Very good. Before the last one we weren’t really given much of a chance, and we ended up putting in one of the greatest performances of all time. America is clearly in a great spot. They’ve got so many great players; they’ve probably got the greatest bunch of players of all time. But I think so has Europe – we’ve got so many good players that are playing so well. The teams stack up really nicely.
How does playing in the Ryder Cup compare to playing in other tournaments?
It’s amazing what a family you become. It lives with you. You have a different relationship with players you played with during a Ryder Cup. You want it so much for everyone that week. You have 60,000 people, which we have a lot, but there’s only four matches on the course for the first two days and there’s all those people. You don’t see the same emotions in a regular tournament that come out on a Ryder Cup on a Friday morning. The event has just started and every single shot seems to mean so much to everybody.
Recently, pundits, players and journalists seem to have become obsessed with distance hitting and what long-hitting means for the sport. What’s your take?
The game is becoming more athletic all the time. We’ve seen a spike in that kind of thing recently – players looking for speed and distance. At the end of the day, people are talking about the game a lot, which is great. There are different ways of playing the game, hitting it further makes it easier. I don’t really think that should be taken away; I don’t think people should be penalised for having a talent and skill, for being a great athlete – and by the way I’m nowhere near one of the longest so it doesn’t always work in my favour!
What are your favourite features of TAG Heuer’s Connected Golf app?
There are watches out there that will tell you distance to the hole and things like that, but the extra features on TAG’s app – the stats, the way it can help you practise, the way it looks – it makes the game fun. I’m a golf geek at heart, I love everything about the game, so anything that’s enhancing your performance and making it more fun is great.
Can the app actually improve a golfer’s game?
I obviously play at one end of the golfing spectrum, where we have access to the best equipment, the best courses, the sort of stats other people don’t have. For other golfers, this app opens up a whole other dimension. You’re playing on a course with information you’ve never had before and statistics on how you’ve played the course – for sure that’s going to play a part in improving your game.
What are the most underrated golf courses in the UK?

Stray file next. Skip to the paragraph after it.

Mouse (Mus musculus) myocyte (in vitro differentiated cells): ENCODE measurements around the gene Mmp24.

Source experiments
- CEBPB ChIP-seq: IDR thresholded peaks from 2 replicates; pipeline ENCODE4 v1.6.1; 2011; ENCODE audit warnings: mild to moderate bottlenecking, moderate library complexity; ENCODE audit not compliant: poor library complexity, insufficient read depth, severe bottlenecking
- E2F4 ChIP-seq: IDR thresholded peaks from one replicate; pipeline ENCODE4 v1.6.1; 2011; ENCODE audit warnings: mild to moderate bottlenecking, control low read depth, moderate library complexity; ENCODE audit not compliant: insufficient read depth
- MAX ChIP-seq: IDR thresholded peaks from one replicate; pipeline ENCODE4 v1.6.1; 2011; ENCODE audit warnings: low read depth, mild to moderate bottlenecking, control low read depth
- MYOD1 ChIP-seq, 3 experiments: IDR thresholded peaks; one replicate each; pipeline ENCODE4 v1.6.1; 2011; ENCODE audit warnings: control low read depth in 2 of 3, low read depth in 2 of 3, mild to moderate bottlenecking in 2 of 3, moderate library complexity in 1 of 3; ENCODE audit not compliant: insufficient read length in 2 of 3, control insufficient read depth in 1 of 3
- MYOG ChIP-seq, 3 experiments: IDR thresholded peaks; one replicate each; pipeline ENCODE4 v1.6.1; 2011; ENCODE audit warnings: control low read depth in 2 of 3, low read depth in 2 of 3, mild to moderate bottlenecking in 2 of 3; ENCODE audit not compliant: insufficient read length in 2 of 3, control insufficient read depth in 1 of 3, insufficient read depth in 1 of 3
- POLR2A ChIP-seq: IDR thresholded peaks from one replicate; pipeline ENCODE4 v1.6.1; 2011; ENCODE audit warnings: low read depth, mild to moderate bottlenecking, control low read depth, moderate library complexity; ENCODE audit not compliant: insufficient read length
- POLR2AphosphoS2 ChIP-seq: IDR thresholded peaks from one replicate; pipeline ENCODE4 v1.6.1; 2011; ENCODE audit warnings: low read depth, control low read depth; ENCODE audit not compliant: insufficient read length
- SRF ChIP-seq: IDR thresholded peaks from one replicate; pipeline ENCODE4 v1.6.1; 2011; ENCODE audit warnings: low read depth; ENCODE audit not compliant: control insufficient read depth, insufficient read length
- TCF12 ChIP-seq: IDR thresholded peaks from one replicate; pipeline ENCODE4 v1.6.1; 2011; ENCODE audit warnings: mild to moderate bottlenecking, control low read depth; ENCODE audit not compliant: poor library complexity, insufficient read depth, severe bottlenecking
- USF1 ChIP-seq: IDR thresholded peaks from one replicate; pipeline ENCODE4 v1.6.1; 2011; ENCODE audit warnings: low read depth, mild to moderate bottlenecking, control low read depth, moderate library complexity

I’m from Southport, which is such a golfing town, so my heart literally is in Southport and all the courses there. I’m sentimental about the course I grew up on, Formby Hall, I love playing there in the summer with my Dad.
What’s England’s best golf course?
I guess I’d say either Sunningdale or Royal Birkdale. Right next to Birkdale is Hillside, where I actually hosted the British Masters in 2019. One of the great things about that was how complementary every tour player was about the course.
What about the best golf course in the world?
The Old Course, St Andrews. It just is. I love the way it plays; I love the atmosphere in the town.
What’s the most memorable round of golf you’ve ever played?
Probably my 63 at the US Open. It wasn’t my first time in contention at a Major but all of a sudden I was playing the back nine of a Major and I had a chance of winning – they’re your real career-defining moments. Plus, the lowest round at the US Open is still 63. The lowest round in a Major is 62, so I had history on my mind, too. It didn’t completely go my way as I lost by one shot, but that chase and that feeling, coming down the back nine in a Major is very, very special. Not everyone gets to experience that.
How about your most memorable shot?
That’s a tough one – there’s a bunch. If I had to pick, it could be my first tee shot when I was playing the Open, or my first tee shot at the Ryder Cup. I think the putt on the 16th on the Friday morning of that Ryder Cup, when I holed the putt while coming down the hill, has been played a lot. That was my first properly massive Ryder Cup moment.
TAG Heuer’s catchphrase is ‘Don’t crack under pressure’. How do you manage nerves?
I think the saying ‘pressure is a privilege’ is a great phrase. You never stop getting nervous and whenever I speak to kids and they ask, ‘when do nerves go?’, I always say that nerves never go away, you just get used to handling them better. I think it’s important to remember that you’re lucky to be in the situation you’re in; you’re obviously doing something right as you’re in a place that’s made you nervous. Embrace the moment; enjoy it; go after it.